Impacts Of Corruption

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Corruption is when people in power abuse their position to gain benefits for themselves, rather than serving the people they are meant to help. Corruption affects every aspect of Nepalese society, including politics, education, healthcare, and the justice system. Corruption is a big problem in Nepal because it has been going on for a long time, and it is a part of the country's political and social aspects.

Corruption is not just restricted to the government, but it is also found in private businesses and society as a whole. Transparency International's Corruption Perception Index (CPI) for 2021 ranks Nepal 117 out of 180 countries, with a score of 28 out of 100, which means Nepal is a highly corrupt country. Corruption in Nepal channels funds that are meant for development projects, leading to many projects being incomplete or abandoned. For example, according to Intel, in 2021, the Asian Development Bank (ADB) stopped a $1.3 billion loan to Nepal because of concerns over corruption in the country.

Corruption also affects the quality of public services like healthcare and education. Corrupt officials often take bribes or engage in other illegal activities to provide better services to those who can pay, leaving the poor with low-quality services. Corruption also affects foreign investment in Nepal. Investors are often affected by the high levels of corruption, as it increases the risks related to investing in the country. This can significantly affect the country's economy.

The Nepali government has taken several steps to prevent corruption in the country. In 2019, the government introduced the National Integrity Policy, which aims to promote transparency and responsibility in the government sector. It also aims to create awareness among citizens about the negative impact of corruption on society. The government has also established various anti-corruption bodies, such as the Commission for the Investigation of Abuse of Authority (CIAA) and the Office of the Auditor General, to investigate corrupt officials. However, these bodies have been criticized for being ineffective and not having enough power to prevent corruption effectively. In 2022, Nepal received 34 points in Transparency International's Corruption Perception Index, which is one point more than in 2021. The index uses a scale of zero to 100, where zero is the most corrupt and 100 is the least corrupt.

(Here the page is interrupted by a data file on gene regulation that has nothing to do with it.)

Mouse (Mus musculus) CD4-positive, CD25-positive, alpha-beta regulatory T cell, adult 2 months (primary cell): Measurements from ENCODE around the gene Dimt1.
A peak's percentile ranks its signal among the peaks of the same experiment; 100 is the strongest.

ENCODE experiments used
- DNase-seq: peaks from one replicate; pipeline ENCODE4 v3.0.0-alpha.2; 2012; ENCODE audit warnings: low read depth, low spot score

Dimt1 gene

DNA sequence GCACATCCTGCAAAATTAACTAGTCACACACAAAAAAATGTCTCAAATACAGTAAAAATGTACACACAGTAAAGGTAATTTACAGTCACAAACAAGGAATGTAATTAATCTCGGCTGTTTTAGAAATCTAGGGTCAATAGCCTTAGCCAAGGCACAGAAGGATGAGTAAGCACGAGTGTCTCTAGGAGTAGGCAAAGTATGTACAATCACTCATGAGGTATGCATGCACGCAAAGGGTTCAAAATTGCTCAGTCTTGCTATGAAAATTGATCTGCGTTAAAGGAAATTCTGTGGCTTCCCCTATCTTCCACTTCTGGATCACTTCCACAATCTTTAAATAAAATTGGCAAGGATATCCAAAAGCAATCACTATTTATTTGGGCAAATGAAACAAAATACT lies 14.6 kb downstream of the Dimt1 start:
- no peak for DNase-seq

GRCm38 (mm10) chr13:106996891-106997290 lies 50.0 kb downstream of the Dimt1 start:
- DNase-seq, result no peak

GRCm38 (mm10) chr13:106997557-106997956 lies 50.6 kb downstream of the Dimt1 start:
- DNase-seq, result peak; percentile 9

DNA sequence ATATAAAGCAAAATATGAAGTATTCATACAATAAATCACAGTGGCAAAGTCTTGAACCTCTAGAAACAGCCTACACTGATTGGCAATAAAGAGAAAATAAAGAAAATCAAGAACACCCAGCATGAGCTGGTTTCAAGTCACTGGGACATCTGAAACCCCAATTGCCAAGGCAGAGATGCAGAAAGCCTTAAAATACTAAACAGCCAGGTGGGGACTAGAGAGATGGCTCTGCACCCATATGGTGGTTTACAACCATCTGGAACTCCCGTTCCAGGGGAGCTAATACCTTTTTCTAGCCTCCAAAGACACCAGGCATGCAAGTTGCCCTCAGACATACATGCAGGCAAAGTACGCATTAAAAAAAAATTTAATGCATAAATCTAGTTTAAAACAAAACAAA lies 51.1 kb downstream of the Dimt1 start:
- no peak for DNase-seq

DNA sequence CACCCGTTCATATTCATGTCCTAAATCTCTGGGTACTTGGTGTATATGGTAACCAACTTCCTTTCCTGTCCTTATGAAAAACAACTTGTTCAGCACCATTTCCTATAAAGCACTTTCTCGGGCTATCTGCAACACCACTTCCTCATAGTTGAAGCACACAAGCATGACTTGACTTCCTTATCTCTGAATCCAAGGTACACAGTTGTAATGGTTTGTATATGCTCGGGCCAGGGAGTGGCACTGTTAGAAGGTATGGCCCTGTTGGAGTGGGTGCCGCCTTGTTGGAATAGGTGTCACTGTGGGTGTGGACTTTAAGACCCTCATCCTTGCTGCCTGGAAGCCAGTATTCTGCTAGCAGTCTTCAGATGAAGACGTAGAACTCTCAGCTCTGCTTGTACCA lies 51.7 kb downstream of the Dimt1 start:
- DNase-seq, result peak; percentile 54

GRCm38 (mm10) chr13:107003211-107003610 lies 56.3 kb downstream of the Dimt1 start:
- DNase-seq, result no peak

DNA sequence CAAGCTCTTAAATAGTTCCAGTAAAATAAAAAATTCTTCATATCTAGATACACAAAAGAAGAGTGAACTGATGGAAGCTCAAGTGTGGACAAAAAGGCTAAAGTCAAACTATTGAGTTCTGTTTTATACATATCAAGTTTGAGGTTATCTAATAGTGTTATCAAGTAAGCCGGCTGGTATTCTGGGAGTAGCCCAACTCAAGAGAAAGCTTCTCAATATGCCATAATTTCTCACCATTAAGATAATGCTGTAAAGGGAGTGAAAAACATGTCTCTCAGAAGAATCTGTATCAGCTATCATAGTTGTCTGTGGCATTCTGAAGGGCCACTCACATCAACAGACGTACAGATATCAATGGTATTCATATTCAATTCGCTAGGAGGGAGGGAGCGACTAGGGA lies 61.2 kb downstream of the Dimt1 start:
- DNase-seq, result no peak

A score below 50 is considered to have a relatively higher level of corruption in a country, according to the anti-corruption advocacy body. One of the major challenges in preventing corruption in Nepal is the lack of political will as well as political stability. Corruption is often used as a means of gaining and maintaining political power in the country. Many politicians have been involved in corruption scandals, and they are often protected from prosecution because of their political connections. Another challenge is the lack of public awareness about corruption.

Many Nepalese are unaware of their rights and do not know how to handle corruption, allowing corrupt officials to operate with exemption To tackle corruption in Nepal, there needs to be an equal effort from all sectors of society. The government needs to show a strong commitment to tackling corruption, and anti-corruption bodies need to be given more power to investigate corrupt officials. The media and society also have a crucial role to play in raising public awareness about corruption.

(Laxman Gautam is awaiting his SEE results)